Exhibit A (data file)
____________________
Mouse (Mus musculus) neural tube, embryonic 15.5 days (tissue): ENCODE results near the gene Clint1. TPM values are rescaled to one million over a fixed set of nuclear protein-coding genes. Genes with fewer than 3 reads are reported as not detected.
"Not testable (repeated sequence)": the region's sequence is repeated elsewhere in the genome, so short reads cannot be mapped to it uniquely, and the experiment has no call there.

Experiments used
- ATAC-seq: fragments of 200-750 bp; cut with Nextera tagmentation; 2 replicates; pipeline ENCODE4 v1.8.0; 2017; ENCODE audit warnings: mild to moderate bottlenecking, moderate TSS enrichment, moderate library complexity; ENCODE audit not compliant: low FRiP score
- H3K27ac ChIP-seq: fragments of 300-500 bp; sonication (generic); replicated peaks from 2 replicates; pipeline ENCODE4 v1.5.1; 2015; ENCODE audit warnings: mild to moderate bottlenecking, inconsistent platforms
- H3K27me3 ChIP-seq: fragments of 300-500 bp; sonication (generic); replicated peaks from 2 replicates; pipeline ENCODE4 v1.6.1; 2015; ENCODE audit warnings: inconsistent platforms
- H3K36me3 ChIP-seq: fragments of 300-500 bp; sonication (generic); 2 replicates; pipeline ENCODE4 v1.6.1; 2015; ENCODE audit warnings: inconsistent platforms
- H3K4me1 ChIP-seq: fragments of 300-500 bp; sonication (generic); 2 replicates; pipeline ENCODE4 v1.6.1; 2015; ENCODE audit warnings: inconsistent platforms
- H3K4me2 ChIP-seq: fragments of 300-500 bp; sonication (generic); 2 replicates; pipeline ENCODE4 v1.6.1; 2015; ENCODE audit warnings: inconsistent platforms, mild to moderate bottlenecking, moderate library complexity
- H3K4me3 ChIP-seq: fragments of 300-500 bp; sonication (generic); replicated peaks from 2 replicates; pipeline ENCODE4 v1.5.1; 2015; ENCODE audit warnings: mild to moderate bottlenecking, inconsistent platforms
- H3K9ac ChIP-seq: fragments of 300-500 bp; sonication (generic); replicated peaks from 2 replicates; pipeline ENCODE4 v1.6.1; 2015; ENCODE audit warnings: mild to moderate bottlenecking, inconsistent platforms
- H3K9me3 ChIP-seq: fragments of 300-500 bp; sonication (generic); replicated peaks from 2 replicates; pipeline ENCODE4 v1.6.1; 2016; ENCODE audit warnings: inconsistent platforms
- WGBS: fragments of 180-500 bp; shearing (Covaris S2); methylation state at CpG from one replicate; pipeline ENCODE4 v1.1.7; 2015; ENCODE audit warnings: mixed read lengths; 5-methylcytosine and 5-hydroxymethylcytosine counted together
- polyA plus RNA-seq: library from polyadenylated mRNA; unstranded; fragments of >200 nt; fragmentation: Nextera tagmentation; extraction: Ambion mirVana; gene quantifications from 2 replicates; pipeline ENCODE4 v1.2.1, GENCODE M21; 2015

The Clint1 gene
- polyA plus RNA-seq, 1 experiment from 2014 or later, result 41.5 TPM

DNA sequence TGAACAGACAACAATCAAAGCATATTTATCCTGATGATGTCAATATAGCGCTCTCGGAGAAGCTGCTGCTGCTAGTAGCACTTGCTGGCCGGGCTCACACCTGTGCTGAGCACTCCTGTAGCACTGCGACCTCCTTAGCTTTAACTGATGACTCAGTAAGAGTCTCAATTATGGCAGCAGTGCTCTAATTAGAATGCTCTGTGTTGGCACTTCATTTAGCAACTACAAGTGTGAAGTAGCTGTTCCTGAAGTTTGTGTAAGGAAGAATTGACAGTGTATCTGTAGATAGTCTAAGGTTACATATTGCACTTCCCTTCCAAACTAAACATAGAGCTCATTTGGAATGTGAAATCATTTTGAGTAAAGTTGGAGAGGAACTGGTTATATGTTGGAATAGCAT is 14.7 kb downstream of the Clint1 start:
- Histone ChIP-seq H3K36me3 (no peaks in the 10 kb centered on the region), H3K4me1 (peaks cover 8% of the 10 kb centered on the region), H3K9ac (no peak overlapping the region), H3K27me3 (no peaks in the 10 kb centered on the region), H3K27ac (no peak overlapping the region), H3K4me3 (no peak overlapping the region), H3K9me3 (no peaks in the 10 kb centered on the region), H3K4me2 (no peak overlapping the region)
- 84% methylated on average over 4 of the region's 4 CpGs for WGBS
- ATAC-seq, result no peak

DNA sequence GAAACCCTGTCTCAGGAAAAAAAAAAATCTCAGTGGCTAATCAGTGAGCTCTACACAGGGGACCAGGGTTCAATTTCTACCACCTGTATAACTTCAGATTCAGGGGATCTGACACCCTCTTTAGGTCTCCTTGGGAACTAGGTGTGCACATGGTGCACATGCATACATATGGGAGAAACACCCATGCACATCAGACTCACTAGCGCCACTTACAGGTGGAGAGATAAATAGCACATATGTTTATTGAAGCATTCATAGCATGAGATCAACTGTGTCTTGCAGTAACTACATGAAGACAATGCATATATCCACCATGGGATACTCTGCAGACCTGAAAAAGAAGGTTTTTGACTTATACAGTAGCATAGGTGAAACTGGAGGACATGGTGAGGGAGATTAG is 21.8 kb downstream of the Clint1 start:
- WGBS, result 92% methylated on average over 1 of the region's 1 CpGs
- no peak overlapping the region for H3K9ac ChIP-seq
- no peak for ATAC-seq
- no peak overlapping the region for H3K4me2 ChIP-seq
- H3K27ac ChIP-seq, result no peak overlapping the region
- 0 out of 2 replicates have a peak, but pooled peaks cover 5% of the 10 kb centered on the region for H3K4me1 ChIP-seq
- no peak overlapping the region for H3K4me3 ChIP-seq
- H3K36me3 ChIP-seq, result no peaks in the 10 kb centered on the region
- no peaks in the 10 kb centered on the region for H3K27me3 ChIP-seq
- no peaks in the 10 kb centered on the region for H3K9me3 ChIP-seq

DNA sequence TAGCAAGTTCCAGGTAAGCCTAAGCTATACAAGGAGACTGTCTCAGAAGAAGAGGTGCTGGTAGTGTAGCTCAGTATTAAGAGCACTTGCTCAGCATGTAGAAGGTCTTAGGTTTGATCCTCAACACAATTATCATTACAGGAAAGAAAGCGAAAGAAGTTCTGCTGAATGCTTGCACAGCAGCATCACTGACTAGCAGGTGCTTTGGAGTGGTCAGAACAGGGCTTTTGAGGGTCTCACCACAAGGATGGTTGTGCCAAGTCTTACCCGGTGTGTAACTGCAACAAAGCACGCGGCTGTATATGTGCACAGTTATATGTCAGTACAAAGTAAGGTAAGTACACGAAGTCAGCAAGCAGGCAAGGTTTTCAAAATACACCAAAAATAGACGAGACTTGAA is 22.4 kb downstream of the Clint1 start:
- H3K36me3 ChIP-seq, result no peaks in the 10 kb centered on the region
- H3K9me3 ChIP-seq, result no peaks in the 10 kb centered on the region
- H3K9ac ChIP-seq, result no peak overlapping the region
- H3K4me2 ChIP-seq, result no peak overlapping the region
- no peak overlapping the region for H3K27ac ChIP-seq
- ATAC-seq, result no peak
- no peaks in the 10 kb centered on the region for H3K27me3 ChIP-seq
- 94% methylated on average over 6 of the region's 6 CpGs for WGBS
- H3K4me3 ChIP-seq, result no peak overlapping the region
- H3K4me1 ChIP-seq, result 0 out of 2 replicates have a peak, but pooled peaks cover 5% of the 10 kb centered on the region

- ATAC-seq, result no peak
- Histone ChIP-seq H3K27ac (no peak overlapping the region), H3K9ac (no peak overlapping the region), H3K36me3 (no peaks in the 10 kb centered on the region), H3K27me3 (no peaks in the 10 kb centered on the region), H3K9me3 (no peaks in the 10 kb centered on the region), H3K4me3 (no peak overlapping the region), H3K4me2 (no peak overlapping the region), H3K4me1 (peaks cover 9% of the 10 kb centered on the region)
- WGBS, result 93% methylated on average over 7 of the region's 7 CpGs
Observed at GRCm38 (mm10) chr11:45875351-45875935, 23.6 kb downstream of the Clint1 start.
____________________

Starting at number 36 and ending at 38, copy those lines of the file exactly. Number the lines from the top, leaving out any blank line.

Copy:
- H3K4me2 ChIP-seq, result no peak overlapping the region
- no peak overlapping the region for H3K27ac ChIP-seq
- ATAC-seq, result no peak